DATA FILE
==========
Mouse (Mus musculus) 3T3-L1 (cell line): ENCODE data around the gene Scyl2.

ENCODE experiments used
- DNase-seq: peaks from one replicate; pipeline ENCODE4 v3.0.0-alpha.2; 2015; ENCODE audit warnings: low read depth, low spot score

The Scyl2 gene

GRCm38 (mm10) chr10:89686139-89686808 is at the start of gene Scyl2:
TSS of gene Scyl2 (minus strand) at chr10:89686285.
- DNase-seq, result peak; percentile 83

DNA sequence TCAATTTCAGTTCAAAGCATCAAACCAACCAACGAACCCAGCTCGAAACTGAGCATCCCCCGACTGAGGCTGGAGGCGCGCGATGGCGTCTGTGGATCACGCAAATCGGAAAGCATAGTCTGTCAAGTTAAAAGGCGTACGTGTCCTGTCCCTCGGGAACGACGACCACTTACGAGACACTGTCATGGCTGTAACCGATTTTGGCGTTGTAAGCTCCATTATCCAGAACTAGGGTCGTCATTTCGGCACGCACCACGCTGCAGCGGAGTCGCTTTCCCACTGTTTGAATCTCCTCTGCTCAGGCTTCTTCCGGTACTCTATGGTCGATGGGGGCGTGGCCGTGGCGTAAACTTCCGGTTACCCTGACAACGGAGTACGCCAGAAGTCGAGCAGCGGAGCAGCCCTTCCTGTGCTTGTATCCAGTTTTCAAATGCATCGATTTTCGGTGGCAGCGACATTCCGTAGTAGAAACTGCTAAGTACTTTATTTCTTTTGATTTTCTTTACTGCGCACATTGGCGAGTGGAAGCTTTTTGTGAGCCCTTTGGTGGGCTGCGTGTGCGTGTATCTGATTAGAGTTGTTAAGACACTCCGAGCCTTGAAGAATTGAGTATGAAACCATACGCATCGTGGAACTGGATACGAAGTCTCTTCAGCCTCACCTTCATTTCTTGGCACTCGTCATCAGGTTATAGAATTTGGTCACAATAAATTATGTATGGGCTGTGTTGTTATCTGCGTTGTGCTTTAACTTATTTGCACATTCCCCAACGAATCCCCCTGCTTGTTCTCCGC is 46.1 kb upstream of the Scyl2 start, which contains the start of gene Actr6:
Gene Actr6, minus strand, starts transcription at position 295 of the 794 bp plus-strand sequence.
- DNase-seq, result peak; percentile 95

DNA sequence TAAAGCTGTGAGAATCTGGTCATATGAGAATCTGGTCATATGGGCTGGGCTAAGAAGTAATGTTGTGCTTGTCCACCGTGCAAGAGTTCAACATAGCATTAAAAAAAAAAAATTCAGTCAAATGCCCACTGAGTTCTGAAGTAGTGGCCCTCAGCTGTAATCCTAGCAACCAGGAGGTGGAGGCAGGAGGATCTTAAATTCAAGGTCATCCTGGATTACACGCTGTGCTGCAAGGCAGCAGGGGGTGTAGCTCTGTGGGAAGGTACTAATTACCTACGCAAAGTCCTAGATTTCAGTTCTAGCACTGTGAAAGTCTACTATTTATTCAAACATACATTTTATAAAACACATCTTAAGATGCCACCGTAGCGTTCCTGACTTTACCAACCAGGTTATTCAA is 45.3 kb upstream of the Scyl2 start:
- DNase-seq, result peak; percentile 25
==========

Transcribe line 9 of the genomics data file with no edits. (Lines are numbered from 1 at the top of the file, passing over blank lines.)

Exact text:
Gene Actr6, minus strand, starts transcription at position 295 of the 794 bp plus-strand sequence.